The Kadish is a declaration of praise and recognition that God is great. As I understand it, a mourner says Kadish to declare that despite his loss he still praises God and understands that this was God's will. If so, my questions are:

  1. How would someone else say Kadish in a mourner's place? The person saying it felt no loss and therefore has no reason or purpose to declare his continued faith.
  2. Where does the minhag that one can have someone say Kadish for them come from?
  • Possible answer to #1 that just came to mind after discussing it with someone: Maybe by asking someone to say Kadish for you you're declaring your belief in all that kadish says and represents, so it's fulfilling the same purpose. The only problem with that is people who take it upon themselves to say kadish when there's no one else to. They were neither asked nor did they feel any loss, so I guess the question remains.
    – Mark
    Nov 29, 2011 at 12:58
  • But there's a difference of decree between (once) paying someone to say kaddish for you for the (month, year) and doing it yourself every single day. Nov 29, 2011 at 13:52

3 Answers 3


Accroding to Rabbi Jack Abramowitz having a child or other relative as a catalyst for the congregation to praise God is an indisputable source of merit for the deceased. He basis this on a story about Rabbi Akiva, as given in Rabbi Abramowitz's essay on ou.org

  • If someone else is already saying Kaddish, then your saying it as well can hardly be called being a catalyst for the congregation to praise God, since they'd already be doing that even without you.
    – Double AA
    Mar 23, 2017 at 13:33


Even if there is no son who can say the Kaddish, another Jewish male is still able to help the soul along by saying the Kaddish and by dedicating charity in honor of the deceased. After all, we are all connected. In truth, the Ari taught, we are all only one soul in many different bodies.

  • +1, this answers why another should say it. It doesn't, however, address hypothesis in the question ("a mourner says kadish to declare...").
    – msh210
    Nov 29, 2011 at 19:12
  • Yes, this relates to the (I believe) false understanding of kadish as an iloy nishmat/merit of the deceased type of thing. In actuality, if you read and understand the words, it's just praising God. It's not learning, it's not a memorial, just plain praising God. Therefore I specifically posed the question with kadish defined as such. If you disagree and feel the kadish is in memory of, or for the merit of the deceased, please say so and explain how or bring a source.
    – Mark
    Nov 30, 2011 at 7:38
  • 2
    @Mark: that understanding is based on sources including Or Zarua (citing Tanchuma), Zohar, and Rema (Yoreh De'ah 376:1). That it is praise of G-d is unquestionably true, but that doesn't mean that it doesn't have other meanings and purposes too.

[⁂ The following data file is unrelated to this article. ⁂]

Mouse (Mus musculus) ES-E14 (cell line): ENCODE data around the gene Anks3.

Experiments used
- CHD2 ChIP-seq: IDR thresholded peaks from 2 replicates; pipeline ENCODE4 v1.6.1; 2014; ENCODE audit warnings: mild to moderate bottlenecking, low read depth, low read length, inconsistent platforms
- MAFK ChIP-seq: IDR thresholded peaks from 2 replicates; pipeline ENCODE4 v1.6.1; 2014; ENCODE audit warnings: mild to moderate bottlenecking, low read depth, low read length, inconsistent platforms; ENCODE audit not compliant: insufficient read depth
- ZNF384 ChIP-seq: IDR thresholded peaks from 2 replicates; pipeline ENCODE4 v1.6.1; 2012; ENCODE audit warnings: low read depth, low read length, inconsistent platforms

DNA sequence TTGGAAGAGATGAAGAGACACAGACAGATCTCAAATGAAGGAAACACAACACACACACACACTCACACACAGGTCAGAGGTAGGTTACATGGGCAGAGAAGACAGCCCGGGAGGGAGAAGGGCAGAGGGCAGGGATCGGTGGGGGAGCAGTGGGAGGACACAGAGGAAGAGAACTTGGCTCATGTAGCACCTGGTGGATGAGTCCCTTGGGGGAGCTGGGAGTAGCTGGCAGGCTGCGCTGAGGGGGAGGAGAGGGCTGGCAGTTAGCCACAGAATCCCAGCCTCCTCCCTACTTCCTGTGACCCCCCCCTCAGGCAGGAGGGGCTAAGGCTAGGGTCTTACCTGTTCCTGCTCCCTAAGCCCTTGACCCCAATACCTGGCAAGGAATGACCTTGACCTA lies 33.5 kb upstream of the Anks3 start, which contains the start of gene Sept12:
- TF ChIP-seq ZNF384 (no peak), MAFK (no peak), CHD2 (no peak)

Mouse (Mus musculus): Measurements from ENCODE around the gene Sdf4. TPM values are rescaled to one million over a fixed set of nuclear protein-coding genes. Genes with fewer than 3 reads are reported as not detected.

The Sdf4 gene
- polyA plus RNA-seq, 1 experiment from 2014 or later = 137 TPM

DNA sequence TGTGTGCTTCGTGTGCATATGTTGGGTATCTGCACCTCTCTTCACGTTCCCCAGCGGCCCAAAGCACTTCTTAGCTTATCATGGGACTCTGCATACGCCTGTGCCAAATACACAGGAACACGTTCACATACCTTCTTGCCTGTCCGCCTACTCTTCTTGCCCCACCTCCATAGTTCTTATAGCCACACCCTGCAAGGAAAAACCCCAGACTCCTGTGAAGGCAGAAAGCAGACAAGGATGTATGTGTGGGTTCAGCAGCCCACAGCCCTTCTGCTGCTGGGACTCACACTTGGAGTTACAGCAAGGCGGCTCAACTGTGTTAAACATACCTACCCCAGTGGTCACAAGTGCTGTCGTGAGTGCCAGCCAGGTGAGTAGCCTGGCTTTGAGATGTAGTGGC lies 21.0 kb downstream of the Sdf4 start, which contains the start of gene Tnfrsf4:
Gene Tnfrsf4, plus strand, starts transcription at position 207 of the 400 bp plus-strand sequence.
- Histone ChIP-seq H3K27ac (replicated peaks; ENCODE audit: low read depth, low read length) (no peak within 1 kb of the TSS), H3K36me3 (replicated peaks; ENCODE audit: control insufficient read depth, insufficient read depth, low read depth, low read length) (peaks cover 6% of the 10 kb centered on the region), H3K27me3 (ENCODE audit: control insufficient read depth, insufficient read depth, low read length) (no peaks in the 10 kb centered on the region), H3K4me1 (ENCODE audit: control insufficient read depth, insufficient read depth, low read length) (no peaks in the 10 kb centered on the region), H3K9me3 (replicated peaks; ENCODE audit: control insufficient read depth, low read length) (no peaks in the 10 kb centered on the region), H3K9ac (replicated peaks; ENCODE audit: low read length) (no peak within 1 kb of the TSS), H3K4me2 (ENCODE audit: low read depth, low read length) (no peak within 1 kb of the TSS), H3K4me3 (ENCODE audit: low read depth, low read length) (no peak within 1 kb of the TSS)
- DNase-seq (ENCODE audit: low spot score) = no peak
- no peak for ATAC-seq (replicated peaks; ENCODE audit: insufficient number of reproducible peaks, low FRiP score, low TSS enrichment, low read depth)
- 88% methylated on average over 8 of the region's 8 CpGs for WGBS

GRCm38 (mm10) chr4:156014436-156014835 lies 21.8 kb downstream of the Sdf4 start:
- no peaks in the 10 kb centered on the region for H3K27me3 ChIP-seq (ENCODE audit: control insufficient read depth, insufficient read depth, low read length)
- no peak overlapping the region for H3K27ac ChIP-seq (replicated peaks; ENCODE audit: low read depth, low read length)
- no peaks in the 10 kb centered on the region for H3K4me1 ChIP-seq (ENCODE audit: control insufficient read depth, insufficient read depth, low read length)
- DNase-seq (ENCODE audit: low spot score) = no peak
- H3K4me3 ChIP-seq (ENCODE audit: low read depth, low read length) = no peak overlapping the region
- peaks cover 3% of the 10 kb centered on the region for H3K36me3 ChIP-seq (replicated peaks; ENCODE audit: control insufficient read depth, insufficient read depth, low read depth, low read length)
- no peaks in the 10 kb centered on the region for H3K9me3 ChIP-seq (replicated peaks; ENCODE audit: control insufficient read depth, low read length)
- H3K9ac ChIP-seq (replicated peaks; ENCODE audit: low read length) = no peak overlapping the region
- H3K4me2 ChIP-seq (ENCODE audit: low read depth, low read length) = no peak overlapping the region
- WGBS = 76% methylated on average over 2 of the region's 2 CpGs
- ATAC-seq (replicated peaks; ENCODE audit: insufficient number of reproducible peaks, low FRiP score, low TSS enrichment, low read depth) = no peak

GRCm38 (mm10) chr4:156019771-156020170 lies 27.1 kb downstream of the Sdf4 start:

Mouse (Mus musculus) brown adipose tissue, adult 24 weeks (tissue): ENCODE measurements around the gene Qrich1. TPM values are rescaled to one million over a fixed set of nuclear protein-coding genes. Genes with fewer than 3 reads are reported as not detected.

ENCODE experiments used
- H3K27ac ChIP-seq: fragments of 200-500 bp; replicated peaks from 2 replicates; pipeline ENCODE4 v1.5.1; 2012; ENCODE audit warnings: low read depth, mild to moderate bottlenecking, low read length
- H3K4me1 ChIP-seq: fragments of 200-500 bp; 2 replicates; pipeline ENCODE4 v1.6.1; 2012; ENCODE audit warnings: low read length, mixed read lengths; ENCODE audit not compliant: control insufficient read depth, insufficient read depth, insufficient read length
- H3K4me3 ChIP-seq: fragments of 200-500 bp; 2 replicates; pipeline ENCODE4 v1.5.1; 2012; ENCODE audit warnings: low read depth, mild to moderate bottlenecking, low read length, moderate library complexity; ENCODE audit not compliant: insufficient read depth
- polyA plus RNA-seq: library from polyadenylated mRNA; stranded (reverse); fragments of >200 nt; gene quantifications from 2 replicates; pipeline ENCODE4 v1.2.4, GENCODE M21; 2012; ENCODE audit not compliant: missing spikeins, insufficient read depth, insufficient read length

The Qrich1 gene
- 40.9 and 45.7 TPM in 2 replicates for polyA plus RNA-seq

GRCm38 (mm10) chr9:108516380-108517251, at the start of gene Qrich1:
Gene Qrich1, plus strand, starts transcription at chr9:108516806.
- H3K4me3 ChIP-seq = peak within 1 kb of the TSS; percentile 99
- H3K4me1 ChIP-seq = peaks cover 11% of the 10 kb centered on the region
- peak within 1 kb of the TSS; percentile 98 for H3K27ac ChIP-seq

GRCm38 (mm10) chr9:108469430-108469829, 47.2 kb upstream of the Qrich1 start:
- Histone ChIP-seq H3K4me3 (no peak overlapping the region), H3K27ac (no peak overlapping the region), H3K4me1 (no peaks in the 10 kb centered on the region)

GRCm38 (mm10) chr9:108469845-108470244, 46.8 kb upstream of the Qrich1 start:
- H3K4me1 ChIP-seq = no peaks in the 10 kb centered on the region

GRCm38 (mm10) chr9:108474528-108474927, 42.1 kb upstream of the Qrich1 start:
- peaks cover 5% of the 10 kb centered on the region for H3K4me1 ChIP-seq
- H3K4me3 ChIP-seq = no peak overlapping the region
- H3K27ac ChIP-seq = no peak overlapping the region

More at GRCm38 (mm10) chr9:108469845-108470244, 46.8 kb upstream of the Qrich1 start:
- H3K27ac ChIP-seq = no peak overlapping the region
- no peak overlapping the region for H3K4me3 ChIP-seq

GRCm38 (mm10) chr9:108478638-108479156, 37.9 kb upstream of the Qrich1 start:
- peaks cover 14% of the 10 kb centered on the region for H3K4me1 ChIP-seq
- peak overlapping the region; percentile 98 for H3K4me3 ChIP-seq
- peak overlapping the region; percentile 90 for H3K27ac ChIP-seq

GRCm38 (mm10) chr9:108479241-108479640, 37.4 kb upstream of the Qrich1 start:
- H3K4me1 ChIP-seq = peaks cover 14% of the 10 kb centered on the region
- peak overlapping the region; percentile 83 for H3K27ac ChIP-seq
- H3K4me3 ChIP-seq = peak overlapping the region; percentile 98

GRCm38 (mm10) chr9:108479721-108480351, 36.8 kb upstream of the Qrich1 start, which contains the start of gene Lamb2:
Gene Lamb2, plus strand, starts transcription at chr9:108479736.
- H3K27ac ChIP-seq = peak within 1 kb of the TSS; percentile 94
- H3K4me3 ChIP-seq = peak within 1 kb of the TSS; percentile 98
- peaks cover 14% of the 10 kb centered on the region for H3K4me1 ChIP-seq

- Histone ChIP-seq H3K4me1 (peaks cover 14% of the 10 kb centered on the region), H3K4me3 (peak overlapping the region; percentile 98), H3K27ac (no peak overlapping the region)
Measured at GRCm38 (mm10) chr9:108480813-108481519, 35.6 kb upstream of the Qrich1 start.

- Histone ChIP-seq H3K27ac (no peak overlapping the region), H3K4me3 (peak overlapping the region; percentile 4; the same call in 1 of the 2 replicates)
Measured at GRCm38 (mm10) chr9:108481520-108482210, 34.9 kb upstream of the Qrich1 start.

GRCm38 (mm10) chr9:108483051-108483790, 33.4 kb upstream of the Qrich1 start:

– Alex
    Dec 6, 2011 at 14:52
  • @Mark, besides what Alex said, note also that any mitzva, including praising God or saying any prayer, can be done l'iluy nishmas someone, in a dead person's merit.
    – msh210
    Dec 6, 2011 at 16:09
  • @msh210, do you have source?
    – Mark
    Dec 11, 2011 at 8:39

As I understand it, a mourner says kadish to declare that despite his loss he still praises God and understands that this was God's will.


It's sanctification of G-d's name to help fill the void by one less person alive, and for the deceased's merit.

Tziduk hadin -- the blessing said proclaiming G-d "the judge of truth", has some of the psychological aspects you're describing -- and is only said by the mourner (or other person intensely affected).

Certainly if a mourner uses kaddish as their form of expression of accepting G-d's plans, that's wonderful; but it's not "what kaddish is about." (Another explanation of Kaddish is that it may have been a way to enable more people to do something meritorious if they couldn't all lead the services, which was the older recommended practice.)

So if someone is unable to say Kaddish but a friend does in their stead (or they pay for someone to do it), there is still a sanctification of G-d's Name being made, despite the loss of life (and in the deceased's merit).

In cases where the mourner truly can't say Kaddish for whatever reason, the practice of paying someone to do it (though it seems weird from a religious perspective) is regarded as quite old (several centuries) and strong -- there have been points in time where if not for it, yeshiva students wouldn't have been able to eat.

  • That's a little strong, NO?
    – Double AA
    Dec 13, 2011 at 0:59
  • @Shalom 1. What do you mean by, "It's sanctification of G-d's name to help fill the void by one less person alive, and for the deceased's merit"? The only source I know which defines what a kidush Hashem (sanctification of God's name) is, is the Rambam in Hilchot Yesodei Hatorah. He does not mention kadish there, nor would it fit any of his criteria. If you have a source that says saying kadish is a kidush Hashem I would happy to hear about it.
    – Mark
    Dec 13, 2011 at 7:23
  • 2. When a person dies it can be viewed as void which may or may not need to be filled. But even if it needs to be filled, how does kadish do so? 3. Once again, the whole "decease's merit" thing. Do you have a source?
    – Mark
    Dec 13, 2011 at 7:24
  • If one purpose is as a "sanctification of G-d's name to help fill the void by one less person alive," then by the same logic, shouldn't we also be saying Kaddish for every one of our thousands of ancestors, each of whose death created a void? Why only our immediate relatives?
    – Meliorate
    Jan 3, 2014 at 3:18

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